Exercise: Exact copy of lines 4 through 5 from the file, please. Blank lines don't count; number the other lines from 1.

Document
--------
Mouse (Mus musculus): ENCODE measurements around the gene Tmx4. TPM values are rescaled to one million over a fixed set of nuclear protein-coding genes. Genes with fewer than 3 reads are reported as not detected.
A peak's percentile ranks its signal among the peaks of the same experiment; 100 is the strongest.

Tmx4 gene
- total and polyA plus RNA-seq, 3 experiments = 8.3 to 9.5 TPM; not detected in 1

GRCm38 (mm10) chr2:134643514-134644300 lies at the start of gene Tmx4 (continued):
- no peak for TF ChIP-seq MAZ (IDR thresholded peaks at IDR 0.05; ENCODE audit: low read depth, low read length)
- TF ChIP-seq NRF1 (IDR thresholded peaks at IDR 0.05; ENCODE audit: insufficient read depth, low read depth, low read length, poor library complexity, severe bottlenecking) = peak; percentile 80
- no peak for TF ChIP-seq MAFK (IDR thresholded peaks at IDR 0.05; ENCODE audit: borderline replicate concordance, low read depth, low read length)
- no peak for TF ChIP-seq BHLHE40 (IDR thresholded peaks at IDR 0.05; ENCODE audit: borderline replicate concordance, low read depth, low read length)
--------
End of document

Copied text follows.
- total and polyA plus RNA-seq, 3 experiments = 8.3 to 9.5 TPM; not detected in 1

GRCm38 (mm10) chr2:134643514-134644300 lies at the start of gene Tmx4 (continued):